Like many gardens, Piezoplot is a productive landscape. As visitors bounce on the garden’s artificial surface, their movements generate energy through the production of piezoelectric charges. The playful space invites exploration while asking visitors to question their everyday relationship to energy-use and energy-creation. It gives a new twist to the term to harvest, suggesting that public spaces could be used to generate power.
Piezoplot offers a public space that is interactive, didactic and most importantly productive. The garden harvests energy as visitors traverse, jump, play and lie on its artificial surface. It makes use of Piezoelectricity, a type of energy that is produced when crystals are squeezed or pressed. Here, a rubber textured surface resembling a plot of green grass sits above a system of boards and springs. The heights of the artificial grasses and the softness of the springs beneath, vary across the surface of the garden. The taller grasses and the softer springs invite more play and use, and, in turn, result in the production of more piezoelectricity. This electricty is stored and used to power a sign that shows visitors how much energy they have created during the course of the festival. Piezoplot’s secret lies not only in its covert production of Piezoelectricity, but also in the organization of where this energy is most easily produced. The ratio of the garden’s bouncy spaces with tall grasses and soft springs to the less-bouncy spaces with lower grasses and harder springs, relates directly to the ratio of high energy-use areas to low energy-use areas in Canada. As such, the interactivity of the garden offers a sub-conscious representation of the country’s overall energy use. Piezoplot is not only portable garden system that could be re-used in other locations, but also a portable concept that could be re-imagined to generate power at other scales in other public arenas.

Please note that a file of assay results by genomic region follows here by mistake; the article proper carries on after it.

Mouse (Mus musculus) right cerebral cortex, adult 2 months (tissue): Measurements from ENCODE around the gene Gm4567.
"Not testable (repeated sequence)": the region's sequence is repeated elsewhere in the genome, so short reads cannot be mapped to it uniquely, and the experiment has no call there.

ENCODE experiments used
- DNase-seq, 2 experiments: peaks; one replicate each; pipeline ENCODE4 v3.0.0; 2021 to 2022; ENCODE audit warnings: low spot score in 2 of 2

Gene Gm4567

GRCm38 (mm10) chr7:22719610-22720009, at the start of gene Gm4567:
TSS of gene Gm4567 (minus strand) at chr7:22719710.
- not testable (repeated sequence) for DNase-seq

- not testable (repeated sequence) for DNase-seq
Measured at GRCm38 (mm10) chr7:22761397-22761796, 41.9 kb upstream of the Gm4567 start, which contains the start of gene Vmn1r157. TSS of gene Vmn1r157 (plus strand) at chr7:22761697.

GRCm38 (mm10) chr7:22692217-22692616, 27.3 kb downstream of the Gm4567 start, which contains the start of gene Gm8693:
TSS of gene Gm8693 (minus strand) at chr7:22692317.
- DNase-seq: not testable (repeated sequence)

© superset 2015